Legal-Ease: Capital gains tax and trading properties


LEGAL-EASE

By Lee R. Schroeder - Contributing Columnist



Lee R. Schroeder

Lee R. Schroeder


We pay income taxes on the money we earn.

Sometimes, we also make money by owning something that becomes more valuable before we sell it. When we sell something that increases (appreciates) in value, the government taxes us on the increase in value that we receive when we sell that something. The tax assessed against the money that is made from an asset increasing in value is called capital gains tax.

Capital gains taxes can discourage people from selling any property that has become more valuable since purchase. This outcome is not desirable in our society because the free conveyance of property between people helps ensure that property will be used for its highest, best and most beneficial purposes.

Therefore, the government has a process that sometimes allows for capital gains taxes to be delayed if the proceeds of the sale of an asset are reinvested in another asset. The part of the Internal Revenue Code that provides for this is Section 1031. This process is also sometimes called a Starker exchange or a like-kind exchange. The asset sold is called the relinquished property, and the asset acquired is called the replacement property.

In like kind exchanges, capital gains tax is not avoided. Rather, capital gains taxes may be delayed until the owner sells the replacement property.

The words “like kind exchange” hint that the process requires two people to evenly trade properties that are exactly the same in value for each other. However, that impression is not exactly accurate. The words “like kind exchange” communicate the fact that any one person is buying and selling like kind properties as a part of a single transaction.

There are three primary contexts within which a like kind exchange occurs. First, two people can agree to trade properties with each other simultaneously. In that situation particularly, the properties may not be equal to each other, and one or the other party may pay extra money to make the trade fair. The extra money is called “boot,” and the boot does not usually jeopardize most of the trade’s tax delaying attributes.

Second, an owner can sell relinquished property and then buy replacement property within 180 days of the sale of the relinquished property. There are many requirements, including participation of an independent “agent” to hold the seller’s money until it is invested in the replacement property. If proceeds from the sale of the relinquished property are actually possessed by the seller, it is not an “exchange,” and the tax is not delayed.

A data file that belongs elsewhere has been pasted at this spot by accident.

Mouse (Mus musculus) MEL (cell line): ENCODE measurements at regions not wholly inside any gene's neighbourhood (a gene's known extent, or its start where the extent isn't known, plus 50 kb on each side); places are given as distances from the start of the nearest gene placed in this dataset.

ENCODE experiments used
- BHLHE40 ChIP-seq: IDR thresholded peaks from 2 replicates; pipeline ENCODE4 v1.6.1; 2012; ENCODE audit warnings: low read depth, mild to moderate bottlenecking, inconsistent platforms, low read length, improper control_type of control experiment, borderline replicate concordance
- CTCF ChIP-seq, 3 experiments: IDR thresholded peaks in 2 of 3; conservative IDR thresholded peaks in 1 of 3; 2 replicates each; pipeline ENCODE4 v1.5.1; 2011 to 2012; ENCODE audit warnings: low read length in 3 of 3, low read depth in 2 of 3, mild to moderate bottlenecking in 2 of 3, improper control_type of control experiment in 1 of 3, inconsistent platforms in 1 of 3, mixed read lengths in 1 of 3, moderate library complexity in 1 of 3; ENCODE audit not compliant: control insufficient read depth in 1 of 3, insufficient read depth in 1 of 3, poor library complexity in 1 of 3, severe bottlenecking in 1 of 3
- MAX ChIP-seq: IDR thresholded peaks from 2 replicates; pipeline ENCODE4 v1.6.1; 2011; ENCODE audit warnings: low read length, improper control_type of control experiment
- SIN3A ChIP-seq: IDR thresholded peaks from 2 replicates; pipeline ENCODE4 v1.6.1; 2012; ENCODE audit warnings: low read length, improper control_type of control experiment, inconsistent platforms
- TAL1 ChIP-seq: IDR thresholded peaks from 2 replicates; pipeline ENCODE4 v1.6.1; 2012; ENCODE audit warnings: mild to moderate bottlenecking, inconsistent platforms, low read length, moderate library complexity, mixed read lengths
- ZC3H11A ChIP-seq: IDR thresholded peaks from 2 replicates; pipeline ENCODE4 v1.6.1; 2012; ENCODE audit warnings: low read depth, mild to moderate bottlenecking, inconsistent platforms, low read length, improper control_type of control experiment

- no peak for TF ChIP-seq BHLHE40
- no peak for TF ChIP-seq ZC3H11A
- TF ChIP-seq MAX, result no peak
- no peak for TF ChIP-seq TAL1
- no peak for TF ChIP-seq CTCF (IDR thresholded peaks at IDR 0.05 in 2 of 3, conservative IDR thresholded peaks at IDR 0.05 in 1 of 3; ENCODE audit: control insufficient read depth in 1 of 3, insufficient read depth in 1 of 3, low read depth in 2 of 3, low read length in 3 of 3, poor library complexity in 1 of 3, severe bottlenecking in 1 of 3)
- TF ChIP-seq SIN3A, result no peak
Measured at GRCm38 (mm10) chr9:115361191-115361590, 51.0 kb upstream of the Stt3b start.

Third, replacement property can be purchased before the relinquished property is sold. This is called a “reverse 1031 exchange,” and it is generally perceived as difficult to administer in light of many understandably strict IRS’s requirements in that context necessary to avoid misuse/abuse.

People interested in like kind exchanges should consult and involve experienced real estate attorneys, because extensive and unintended tax liability can be incurred if there is even the slightest misstep in any aspect of administering a compliant exchange.

Lee R. Schroeder
https://www.limaohio.com/wp-content/uploads/sites/54/2016/03/web1_Schroeder-Lee-RGB.jpgLee R. Schroeder
LEGAL-EASE

By Lee R. Schroeder

Contributing Columnist

Lee R. Schroeder is an Ohio licensed attorney at Schroeder Law LLC in Putnam County. He limits his practice to business, real estate, estate planning and agriculture issues in northwest Ohio. He can be reached at Lee@LeeSchroeder.com or at 419-523-5523. This article is not intended to serve as legal advice, and specific advice should be sought from the licensed attorney of your choice based upon the specific facts and circumstances that you face.

Lee R. Schroeder is an Ohio licensed attorney at Schroeder Law LLC in Putnam County. He limits his practice to business, real estate, estate planning and agriculture issues in northwest Ohio. He can be reached at Lee@LeeSchroeder.com or at 419-523-5523. This article is not intended to serve as legal advice, and specific advice should be sought from the licensed attorney of your choice based upon the specific facts and circumstances that you face.

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